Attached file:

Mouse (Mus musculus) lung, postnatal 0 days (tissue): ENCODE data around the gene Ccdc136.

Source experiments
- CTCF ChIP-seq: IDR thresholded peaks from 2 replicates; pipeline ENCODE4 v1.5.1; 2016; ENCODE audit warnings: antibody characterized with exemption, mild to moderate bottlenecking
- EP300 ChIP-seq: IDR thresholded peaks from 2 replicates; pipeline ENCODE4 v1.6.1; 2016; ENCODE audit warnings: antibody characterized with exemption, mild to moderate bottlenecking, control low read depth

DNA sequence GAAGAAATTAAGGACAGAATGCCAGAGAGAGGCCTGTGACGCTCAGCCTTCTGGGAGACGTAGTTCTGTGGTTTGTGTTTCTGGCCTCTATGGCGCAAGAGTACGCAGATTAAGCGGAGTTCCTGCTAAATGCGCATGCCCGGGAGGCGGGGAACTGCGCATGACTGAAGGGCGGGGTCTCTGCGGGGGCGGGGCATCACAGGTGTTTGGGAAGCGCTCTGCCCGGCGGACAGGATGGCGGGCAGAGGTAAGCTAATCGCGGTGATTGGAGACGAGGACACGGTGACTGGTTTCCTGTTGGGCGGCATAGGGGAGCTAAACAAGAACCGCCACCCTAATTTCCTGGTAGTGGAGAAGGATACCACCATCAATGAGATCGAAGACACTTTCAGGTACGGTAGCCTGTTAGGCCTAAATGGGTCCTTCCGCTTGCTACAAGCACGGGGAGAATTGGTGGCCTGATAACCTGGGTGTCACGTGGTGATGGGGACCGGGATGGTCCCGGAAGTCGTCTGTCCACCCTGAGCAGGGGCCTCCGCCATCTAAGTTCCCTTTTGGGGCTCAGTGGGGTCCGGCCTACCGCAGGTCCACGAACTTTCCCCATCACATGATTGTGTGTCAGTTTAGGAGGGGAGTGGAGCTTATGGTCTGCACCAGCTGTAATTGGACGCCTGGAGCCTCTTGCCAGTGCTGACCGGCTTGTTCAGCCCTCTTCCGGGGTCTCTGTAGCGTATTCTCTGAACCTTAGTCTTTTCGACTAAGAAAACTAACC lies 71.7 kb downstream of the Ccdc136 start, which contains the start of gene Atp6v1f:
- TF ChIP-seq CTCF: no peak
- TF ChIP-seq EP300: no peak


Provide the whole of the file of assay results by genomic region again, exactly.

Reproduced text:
Mouse (Mus musculus) lung, postnatal 0 days (tissue): ENCODE data around the gene Ccdc136.

Source experiments
- CTCF ChIP-seq: IDR thresholded peaks from 2 replicates; pipeline ENCODE4 v1.5.1; 2016; ENCODE audit warnings: antibody characterized with exemption, mild to moderate bottlenecking
- EP300 ChIP-seq: IDR thresholded peaks from 2 replicates; pipeline ENCODE4 v1.6.1; 2016; ENCODE audit warnings: antibody characterized with exemption, mild to moderate bottlenecking, control low read depth

DNA sequence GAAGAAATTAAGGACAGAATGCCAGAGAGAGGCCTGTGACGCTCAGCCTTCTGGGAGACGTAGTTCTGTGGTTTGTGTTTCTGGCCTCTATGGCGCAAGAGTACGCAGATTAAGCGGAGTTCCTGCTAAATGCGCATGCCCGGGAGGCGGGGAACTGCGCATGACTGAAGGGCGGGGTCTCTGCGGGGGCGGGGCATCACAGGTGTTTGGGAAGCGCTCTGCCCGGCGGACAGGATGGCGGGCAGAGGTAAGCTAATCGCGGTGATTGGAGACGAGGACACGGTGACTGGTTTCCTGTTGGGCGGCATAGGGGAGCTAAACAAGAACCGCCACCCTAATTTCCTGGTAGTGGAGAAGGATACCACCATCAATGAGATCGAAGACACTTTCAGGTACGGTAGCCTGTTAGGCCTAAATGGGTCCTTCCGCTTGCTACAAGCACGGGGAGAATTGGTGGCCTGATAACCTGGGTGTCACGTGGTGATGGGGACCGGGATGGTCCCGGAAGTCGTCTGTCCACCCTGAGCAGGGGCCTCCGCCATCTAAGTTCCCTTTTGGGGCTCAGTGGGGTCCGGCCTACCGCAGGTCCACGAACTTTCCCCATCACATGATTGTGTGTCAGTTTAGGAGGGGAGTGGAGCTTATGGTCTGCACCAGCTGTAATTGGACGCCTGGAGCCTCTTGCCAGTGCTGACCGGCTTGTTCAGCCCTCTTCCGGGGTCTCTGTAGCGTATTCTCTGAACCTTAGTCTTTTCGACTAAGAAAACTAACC lies 71.7 kb downstream of the Ccdc136 start, which contains the start of gene Atp6v1f:
- TF ChIP-seq CTCF: no peak
- TF ChIP-seq EP300: no peak